Wednesday, August 30, 2006
James on returning to NYC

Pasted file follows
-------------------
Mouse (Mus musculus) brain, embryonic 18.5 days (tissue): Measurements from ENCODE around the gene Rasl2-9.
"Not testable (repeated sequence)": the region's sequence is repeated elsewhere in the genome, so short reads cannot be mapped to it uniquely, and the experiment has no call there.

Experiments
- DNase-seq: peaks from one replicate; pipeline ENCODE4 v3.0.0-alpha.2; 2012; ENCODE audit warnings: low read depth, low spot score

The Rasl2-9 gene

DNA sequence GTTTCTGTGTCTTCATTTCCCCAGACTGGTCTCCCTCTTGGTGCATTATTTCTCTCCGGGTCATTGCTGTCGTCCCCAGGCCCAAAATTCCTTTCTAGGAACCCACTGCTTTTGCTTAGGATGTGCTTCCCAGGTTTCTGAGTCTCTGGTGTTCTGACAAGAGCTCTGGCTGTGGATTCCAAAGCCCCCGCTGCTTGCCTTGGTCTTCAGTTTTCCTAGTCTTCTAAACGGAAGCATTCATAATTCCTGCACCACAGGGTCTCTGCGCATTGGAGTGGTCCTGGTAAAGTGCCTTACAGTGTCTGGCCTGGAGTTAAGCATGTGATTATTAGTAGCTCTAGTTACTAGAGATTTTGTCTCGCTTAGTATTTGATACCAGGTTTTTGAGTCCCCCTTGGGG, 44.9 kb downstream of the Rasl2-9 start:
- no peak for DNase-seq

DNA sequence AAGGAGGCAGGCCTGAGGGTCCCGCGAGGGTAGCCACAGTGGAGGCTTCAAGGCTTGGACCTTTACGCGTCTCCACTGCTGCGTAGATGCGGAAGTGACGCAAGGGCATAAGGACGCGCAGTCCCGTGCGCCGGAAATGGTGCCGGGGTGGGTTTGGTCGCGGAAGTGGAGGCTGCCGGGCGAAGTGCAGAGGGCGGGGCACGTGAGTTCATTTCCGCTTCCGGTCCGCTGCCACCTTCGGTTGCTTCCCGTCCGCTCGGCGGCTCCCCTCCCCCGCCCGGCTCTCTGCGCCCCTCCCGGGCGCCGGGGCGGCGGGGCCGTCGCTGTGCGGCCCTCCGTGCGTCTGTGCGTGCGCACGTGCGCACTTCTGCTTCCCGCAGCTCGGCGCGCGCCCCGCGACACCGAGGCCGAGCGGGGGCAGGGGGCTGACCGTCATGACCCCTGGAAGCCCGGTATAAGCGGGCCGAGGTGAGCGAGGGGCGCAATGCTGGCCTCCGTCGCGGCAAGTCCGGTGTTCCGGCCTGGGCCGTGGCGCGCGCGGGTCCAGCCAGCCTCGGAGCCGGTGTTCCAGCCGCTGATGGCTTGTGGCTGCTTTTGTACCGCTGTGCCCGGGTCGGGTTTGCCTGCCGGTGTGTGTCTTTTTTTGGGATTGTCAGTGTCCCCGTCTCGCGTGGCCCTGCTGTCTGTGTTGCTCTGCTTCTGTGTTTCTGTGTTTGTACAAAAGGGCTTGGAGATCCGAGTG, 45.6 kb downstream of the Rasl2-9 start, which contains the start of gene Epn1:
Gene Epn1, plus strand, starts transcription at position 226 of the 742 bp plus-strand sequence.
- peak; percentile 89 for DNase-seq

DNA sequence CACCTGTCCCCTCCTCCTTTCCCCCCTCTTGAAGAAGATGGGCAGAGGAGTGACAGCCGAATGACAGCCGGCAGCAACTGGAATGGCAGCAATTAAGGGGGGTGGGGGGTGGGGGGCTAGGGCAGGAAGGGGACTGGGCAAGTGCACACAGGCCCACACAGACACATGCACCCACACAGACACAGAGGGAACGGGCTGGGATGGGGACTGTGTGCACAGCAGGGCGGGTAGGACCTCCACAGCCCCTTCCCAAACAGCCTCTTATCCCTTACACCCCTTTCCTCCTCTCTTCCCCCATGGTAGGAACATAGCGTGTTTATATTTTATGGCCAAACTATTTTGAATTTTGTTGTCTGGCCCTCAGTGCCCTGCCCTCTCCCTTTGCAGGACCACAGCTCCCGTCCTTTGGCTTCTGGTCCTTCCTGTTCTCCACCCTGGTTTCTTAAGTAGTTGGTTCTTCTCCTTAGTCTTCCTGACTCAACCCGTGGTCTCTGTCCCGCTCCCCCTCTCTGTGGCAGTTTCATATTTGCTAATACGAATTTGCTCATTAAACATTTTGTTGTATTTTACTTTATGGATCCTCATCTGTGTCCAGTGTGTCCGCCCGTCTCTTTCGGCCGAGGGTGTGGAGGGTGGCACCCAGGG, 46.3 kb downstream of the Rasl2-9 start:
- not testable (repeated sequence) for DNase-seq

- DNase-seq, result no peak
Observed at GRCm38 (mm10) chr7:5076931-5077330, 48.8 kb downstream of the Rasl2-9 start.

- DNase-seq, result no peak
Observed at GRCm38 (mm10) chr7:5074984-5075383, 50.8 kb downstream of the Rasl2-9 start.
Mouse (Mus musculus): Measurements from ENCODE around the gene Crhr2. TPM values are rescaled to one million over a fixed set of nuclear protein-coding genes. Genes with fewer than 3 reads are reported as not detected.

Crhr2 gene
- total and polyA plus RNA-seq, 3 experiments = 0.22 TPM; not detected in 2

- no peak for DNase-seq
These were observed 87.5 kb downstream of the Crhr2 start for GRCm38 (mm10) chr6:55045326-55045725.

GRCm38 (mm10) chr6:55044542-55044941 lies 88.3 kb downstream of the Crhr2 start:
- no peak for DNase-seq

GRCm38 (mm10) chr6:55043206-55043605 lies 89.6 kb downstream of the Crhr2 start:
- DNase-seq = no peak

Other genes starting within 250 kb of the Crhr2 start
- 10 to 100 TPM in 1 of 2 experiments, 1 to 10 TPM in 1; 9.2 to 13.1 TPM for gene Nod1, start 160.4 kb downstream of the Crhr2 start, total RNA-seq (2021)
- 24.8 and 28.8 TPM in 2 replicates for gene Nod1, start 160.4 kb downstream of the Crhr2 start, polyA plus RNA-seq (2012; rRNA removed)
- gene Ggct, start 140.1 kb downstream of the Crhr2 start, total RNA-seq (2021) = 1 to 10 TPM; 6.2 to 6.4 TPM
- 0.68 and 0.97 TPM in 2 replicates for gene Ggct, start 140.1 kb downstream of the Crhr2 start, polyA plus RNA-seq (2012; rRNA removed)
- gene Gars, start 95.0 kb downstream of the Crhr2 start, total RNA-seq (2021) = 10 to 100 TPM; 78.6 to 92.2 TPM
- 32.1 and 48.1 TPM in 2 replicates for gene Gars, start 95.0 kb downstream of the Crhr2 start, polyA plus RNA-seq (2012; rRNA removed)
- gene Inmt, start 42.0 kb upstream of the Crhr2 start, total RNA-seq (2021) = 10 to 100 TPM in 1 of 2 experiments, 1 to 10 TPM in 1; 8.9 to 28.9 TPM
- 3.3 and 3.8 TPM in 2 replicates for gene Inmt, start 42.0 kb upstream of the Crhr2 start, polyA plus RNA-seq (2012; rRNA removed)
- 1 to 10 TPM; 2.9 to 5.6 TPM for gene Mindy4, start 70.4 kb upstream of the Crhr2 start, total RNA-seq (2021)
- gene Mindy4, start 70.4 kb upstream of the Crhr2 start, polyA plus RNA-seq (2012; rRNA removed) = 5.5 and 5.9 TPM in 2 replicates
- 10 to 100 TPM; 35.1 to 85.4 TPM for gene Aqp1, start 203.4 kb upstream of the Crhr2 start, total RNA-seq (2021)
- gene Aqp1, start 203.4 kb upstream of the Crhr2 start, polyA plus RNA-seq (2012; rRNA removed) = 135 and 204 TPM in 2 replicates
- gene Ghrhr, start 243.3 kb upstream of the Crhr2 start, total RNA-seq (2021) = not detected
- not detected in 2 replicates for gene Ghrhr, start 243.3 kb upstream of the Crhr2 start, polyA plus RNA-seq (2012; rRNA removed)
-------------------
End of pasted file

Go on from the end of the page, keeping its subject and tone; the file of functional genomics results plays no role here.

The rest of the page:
There's a great mention in today's Writer's Almanac of Henry James' famous return visit to the U.S., which began on this day 102 years ago: "James chose to spend his last few weeks in the United States in New York City, and he planned to use that time to gather memories for a possible memoir. But he found that the city was so different from the one he remembered that he almost didn't recognize it. When he went to find the house where he'd grown up, it was gone, having been demolished by the expanding New York University. He remembered a church being built near his house when he was a kid, but that church was gone too. New buildings were being constructed all over the city, and it seemed to James that all the new buildings were uglier than the old buildings. ¶ Those last few weeks soured his whole experience. He began to think of America as a place where all the glorious traditions of the past were being destroyed in favor of the new." Funny how this is such a common sentiment, shared by so many people today. And yet it may be that some harken back to the very period that James found revolting as a grand era worth preserving. I always wonder how much of this nostalgia is the mythologizing of the past and how much could be argued on more empirical grounds. And yet isn't it usually a value judgment, and thereby hard to measure?